Britten War Reqiuem

Album title:
Britten War Requiem
Composer(s):
Benjamin Britten
Works:
War Requiem
Performer:
Erin Wall, Mark Padmore, Hanno Müller-Brachmann; City of Birmingham Symphony Orchestra; CBSO Chorus; CBSO Youth Chorus/Andris Nelson
Label:
Arthaus Musik
Catalogue Number:
DVD: 101659; Blu-ray: 108070
Performance:
starstarstarstarstar
Recording:
starstarstarstarstar
5
Reviewer:
BBC Music Magazine
Britten War Reqiuem

 

The War Requiem is a demanding work in every way. It’s driven by emotional tension, and its ill-rehearsed premiere in a barely completed cathedral notoriously drove Britten to the brink of breakdown. Many subsequent performances have all too easily slackened into the worthy dullness of its less inspired passages.

Clearly something better was needed for the 50th anniversary performance, also in Coventry Cathedral, and happily it received this at the hands of the CBSO and its inspiring conductor Andris Nelsons. The three soloists are not, perhaps, quite as eminent as the originals, but they’re all excellent. Canadian soprano Erin Wall sounds lighter than Heather Harper, let alone the volcanic Galina Vishnevskaya, forbidden to perform by the Soviets, but her penetrating tone is compelling throughout the Dies Irae. Tenor Mark Padmore’s vocal quality is less naturally anguished than Peter Pears, but his more robust delivery is welcome alongside the sturdy baritone of Hanno Müller-Brachmann, closely resembling that of the late Dietrich Fischer-Dieskau, his teacher. The CBSO choruses, far excelling the original’s scratch choirs, also seem to benefit from better placement within the cathedral, against the high angel screen revealing the bombed ruins, with the youth chorus beneath Sutherland’s Christ in Majesty, against which the camera shows us Nelsons. A Latvian, he can perhaps represent an Eastern Bloc element here, and as with Jakub Hr∞≥a’s Glyndebourne Turn of the Screw, his un-English reading, more tautly controlled and vigorous than Britten’s own, reveals unexpected hues and beauties in the score.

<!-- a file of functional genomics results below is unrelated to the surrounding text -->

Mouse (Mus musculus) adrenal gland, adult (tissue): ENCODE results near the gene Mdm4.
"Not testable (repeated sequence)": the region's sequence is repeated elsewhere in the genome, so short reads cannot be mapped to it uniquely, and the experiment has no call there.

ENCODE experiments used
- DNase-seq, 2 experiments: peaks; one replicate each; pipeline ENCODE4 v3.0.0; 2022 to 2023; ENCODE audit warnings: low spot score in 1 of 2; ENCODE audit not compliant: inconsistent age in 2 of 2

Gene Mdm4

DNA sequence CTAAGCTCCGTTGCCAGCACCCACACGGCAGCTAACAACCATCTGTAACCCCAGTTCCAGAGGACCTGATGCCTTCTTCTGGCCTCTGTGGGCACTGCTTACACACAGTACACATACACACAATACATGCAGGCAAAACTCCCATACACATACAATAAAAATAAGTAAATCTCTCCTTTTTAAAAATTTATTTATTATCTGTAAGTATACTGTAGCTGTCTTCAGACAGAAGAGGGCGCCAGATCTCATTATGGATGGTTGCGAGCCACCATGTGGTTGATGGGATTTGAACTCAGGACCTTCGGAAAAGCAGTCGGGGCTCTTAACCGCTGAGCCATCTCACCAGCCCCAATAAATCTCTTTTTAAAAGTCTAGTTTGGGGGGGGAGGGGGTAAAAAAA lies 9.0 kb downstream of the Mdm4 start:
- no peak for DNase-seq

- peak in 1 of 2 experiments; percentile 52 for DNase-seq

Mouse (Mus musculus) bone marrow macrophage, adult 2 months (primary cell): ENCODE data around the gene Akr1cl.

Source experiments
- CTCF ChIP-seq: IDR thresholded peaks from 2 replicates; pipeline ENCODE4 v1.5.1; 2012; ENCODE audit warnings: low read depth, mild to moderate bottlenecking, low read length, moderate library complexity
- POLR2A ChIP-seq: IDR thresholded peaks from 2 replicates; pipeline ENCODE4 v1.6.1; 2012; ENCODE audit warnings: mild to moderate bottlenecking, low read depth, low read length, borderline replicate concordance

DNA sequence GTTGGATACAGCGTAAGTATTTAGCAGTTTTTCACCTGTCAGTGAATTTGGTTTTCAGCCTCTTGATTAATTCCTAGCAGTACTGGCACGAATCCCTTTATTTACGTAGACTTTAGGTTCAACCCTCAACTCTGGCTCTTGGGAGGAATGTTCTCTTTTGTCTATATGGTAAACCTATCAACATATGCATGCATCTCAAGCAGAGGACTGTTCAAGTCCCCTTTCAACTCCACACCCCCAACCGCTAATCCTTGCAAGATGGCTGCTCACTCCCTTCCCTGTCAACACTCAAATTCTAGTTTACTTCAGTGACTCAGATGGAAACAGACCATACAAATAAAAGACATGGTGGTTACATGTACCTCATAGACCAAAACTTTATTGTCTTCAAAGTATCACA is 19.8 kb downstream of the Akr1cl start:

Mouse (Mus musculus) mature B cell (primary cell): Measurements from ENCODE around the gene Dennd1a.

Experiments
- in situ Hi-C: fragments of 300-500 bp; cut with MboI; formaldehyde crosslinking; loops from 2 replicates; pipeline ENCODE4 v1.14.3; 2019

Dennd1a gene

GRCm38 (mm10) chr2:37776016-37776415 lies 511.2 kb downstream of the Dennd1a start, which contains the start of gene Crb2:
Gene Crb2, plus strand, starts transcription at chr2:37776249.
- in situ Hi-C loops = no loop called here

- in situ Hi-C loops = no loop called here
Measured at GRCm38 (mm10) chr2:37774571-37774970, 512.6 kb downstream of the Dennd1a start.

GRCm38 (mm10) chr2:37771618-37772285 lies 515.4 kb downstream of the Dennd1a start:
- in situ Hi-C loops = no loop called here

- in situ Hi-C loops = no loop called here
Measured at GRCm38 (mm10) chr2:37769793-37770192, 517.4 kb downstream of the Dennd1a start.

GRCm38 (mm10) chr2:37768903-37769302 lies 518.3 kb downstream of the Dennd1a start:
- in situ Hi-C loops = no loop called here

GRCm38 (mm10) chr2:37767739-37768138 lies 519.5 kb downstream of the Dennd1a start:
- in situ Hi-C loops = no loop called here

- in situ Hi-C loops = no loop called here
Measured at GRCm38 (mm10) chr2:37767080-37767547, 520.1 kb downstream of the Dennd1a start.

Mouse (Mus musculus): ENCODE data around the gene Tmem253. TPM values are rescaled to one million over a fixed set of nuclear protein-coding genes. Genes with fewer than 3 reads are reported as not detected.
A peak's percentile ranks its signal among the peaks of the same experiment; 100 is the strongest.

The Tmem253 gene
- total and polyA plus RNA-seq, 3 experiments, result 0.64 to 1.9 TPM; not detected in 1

This never drags, despite so much inner darkness, and the camera enhances the performance, in showing the airy cathedral itself and the faces of the youth chorus, and indeed Nelsons’s own, intent and uplifted.

Michael Scott Rohan